Strange but proven health tips
LONDON — We all know that you should eat at least five portions of fruit and veg a day, exercise regularly and cut down on saturated fat. But in recent years scientists have discovered a host of new — and rather more surprising — health tips and remedies.
Here, we reveal some of the more unusual advice for your well-being, including the virtues of chocolate milk and why high heels are good for you...
Ditch the whiskers If you’re prone to allergies, you might want to reconsider that moustache.
One study suggests that men who washed their moustaches twice a day with liquid soap used fewer antihistamines and decongestants. The reason?
Cleaning got rid of stuck pollen grains.
Dr Rob Hicks, GP and author of Beat Your Allergy, says: ‘Like clothing, skin and hair, a moustache will trap pollen throughout the day.
‘A man with hay fever might consider shaving off his moustache to see whether it makes a difference.
‘That would probably be easier and more effective than remembering to wash it twice a day.’
Sniff apple to stop a migraine
An apple a day keeps the doctor away, but it turns out they may have health benefits beyond that.
A recent study of 50 people by The Smell & Taste Treatment and Research Foundation of Chicago found that the odour of green apple helped to reduce the severity of their migraines.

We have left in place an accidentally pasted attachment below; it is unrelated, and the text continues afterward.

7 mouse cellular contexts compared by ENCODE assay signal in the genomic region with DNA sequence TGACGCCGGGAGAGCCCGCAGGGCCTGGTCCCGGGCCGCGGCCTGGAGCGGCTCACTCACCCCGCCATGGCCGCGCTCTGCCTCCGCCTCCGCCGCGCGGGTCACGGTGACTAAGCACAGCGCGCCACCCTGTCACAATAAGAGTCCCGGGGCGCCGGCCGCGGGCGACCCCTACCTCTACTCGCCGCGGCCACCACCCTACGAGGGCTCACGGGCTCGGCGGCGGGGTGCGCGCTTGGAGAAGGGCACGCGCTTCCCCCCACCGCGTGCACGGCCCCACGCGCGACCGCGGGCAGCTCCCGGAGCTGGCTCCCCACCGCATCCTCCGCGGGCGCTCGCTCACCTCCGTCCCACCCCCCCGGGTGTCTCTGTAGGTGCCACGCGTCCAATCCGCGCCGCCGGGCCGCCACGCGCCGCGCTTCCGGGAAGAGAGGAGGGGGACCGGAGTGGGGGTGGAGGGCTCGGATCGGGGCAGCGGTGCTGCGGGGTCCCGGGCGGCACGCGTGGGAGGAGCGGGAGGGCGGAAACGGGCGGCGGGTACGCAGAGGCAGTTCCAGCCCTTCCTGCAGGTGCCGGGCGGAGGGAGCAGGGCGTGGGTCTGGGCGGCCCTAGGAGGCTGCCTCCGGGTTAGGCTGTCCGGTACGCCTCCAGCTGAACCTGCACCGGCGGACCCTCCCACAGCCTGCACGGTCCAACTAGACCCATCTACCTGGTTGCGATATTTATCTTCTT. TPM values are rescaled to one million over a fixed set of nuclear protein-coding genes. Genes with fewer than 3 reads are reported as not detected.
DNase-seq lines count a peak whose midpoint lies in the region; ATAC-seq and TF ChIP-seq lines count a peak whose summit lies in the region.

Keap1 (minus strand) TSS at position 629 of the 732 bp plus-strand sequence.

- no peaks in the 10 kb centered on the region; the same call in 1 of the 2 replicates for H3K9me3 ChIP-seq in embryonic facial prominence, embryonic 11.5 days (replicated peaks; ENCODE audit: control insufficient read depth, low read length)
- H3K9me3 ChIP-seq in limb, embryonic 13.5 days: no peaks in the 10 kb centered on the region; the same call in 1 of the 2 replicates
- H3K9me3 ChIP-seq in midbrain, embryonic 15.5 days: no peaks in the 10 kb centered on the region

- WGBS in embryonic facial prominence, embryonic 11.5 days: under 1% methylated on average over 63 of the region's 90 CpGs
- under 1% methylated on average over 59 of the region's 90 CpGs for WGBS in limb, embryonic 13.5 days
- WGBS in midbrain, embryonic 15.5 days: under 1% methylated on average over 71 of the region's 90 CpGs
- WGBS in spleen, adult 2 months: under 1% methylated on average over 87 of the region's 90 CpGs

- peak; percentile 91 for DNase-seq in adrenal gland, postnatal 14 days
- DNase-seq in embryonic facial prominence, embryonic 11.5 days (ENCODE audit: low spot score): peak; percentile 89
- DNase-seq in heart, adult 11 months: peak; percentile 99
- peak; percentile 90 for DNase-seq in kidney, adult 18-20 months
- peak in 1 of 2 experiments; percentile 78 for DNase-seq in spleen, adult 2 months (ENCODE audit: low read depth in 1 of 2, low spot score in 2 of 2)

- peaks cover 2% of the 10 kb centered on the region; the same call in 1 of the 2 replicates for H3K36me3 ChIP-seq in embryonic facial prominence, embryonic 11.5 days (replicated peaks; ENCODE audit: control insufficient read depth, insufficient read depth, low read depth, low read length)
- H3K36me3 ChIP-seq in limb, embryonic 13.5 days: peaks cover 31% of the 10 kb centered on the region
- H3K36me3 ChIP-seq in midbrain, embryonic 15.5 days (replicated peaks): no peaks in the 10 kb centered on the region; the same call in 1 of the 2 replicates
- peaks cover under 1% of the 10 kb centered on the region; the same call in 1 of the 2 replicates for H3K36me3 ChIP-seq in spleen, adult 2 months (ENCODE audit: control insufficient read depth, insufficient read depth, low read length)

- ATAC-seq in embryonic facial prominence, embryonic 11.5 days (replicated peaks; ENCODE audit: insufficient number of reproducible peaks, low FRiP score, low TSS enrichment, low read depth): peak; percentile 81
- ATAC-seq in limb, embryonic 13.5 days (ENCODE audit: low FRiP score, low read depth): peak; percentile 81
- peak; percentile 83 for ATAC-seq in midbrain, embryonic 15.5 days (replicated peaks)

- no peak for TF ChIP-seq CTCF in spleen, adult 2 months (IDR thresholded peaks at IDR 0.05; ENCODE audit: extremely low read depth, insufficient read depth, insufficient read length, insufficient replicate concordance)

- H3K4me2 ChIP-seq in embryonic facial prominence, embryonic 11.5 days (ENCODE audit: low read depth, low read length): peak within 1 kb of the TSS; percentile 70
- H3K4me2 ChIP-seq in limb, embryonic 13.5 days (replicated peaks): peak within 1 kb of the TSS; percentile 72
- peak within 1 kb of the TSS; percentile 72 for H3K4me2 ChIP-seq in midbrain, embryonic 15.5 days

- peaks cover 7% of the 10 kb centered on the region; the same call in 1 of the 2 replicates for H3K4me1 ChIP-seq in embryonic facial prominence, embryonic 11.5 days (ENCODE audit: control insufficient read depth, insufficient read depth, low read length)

‘This may have something to do with the ability of pleasant fragrances to relax us and reduce tension,’ says Charles Spence, professor of experimental psychology at Somerville College, Oxford. ‘ The odour may also help to distract people from thinking about the pain of the migraine.’
Another study found that apple aroma could help to relieve claustrophobia, by making a room seem bigger.
Apples, in particular, are thought to help because people associate them with being outside.
Wash hands after getting cash
Next time you take money out of a hole-in-the-wall, you may want to have a good scrub afterwards.
Cleanliness tests have revealed that cash machines are as dirty and carry the same germs as public lavatories.
Experts took swabs from city centre cashpoints around England. The swabs showed the machines were heavily contaminated with bacteria, including those known to cause sickness and diarrhoea.
Flush with the lid down
Dr Charles Gerba, a microbiologist from the University of Arizona, warns that you should always flush the lavatory with the seat lid down.
If you don’t, a polluted plume of bacteria and water vapour erupts out of the loo. The polluted water particles float for a few hours around your bathroom before they all land, some on your toothbrush.
Dr Gerba says: ‘Droplets contain- ing bacteria or viruses are ejected from the bowl when flushed and settle throughout the bathroom.
‘It doesn’t happen all the time, but E.coli and other faecal based bacteria really can make you ill, so unless you want to brush your teeth with what was in the toilet, it’s a good idea to close the lid.’
Microbiologist Dr Anthony Hilton, the head of biology and biomedical science at Aston University in Birmingham, says: ‘I’ve been involved with studies where we’ve put ultra-violet dye down the toilet.
‘After flushing, it’s possible to detect it all over the bathroom. And if you do keep the lid up, common sense would suggest it’s probably not the best idea to keep toothbrushes next to the toilet.’